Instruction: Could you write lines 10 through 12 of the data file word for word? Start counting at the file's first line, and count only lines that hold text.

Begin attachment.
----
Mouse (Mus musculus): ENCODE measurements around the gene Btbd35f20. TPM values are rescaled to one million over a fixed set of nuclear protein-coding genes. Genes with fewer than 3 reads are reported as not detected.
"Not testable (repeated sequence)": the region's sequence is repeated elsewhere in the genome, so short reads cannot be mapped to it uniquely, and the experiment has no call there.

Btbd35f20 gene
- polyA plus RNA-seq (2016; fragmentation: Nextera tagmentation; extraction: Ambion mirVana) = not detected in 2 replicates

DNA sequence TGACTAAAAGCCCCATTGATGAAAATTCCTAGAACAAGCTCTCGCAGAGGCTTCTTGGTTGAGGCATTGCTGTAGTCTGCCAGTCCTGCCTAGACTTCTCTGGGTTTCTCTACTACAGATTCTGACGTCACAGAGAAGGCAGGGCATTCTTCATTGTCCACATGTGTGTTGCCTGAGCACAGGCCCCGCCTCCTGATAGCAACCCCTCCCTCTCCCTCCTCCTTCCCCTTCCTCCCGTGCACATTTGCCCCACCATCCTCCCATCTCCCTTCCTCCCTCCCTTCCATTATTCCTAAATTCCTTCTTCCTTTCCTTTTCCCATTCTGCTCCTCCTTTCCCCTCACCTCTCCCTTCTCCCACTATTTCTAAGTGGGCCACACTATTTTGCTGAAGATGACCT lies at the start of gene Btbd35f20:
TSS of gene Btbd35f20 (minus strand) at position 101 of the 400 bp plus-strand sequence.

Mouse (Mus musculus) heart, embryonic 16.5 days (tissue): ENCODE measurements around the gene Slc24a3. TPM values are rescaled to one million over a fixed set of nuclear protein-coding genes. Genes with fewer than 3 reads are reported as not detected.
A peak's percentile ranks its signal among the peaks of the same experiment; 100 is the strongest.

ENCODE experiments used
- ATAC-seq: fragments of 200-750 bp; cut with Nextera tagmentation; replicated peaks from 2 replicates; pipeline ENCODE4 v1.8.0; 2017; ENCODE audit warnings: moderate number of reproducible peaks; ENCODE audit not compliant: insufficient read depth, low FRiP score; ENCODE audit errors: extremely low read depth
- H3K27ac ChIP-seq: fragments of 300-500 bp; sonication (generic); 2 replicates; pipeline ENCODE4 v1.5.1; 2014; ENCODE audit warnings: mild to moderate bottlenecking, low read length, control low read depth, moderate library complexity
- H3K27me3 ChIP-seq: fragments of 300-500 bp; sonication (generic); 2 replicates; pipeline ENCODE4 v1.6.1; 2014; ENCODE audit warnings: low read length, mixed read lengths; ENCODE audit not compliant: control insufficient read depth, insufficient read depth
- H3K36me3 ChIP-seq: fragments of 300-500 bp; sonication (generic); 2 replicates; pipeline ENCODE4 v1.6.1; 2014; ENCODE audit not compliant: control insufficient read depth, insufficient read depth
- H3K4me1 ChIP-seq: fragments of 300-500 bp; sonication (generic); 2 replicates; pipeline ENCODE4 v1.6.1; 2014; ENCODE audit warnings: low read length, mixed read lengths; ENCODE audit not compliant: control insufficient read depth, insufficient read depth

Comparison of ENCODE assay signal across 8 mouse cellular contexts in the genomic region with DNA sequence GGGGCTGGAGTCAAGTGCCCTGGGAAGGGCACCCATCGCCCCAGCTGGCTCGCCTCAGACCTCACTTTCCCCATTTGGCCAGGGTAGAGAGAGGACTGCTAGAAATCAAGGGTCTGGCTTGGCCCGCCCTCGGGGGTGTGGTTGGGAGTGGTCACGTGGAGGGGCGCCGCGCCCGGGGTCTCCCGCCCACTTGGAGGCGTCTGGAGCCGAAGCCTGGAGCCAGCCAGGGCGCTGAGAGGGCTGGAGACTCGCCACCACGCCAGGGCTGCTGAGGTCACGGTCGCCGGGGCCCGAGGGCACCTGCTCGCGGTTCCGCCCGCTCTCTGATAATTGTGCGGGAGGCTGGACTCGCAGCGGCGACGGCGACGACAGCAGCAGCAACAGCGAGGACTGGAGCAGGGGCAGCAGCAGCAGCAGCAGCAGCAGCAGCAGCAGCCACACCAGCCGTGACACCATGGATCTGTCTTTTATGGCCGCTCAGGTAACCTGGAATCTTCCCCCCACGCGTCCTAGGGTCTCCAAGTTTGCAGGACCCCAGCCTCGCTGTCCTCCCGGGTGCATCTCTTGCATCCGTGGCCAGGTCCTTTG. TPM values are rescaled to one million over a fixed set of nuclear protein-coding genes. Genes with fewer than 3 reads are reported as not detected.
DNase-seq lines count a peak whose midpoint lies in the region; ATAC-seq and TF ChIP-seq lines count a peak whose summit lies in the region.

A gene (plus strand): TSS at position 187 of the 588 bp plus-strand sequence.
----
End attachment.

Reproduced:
- ATAC-seq: fragments of 200-750 bp; cut with Nextera tagmentation; replicated peaks from 2 replicates; pipeline ENCODE4 v1.8.0; 2017; ENCODE audit warnings: moderate number of reproducible peaks; ENCODE audit not compliant: insufficient read depth, low FRiP score; ENCODE audit errors: extremely low read depth
- H3K27ac ChIP-seq: fragments of 300-500 bp; sonication (generic); 2 replicates; pipeline ENCODE4 v1.5.1; 2014; ENCODE audit warnings: mild to moderate bottlenecking, low read length, control low read depth, moderate library complexity
- H3K27me3 ChIP-seq: fragments of 300-500 bp; sonication (generic); 2 replicates; pipeline ENCODE4 v1.6.1; 2014; ENCODE audit warnings: low read length, mixed read lengths; ENCODE audit not compliant: control insufficient read depth, insufficient read depth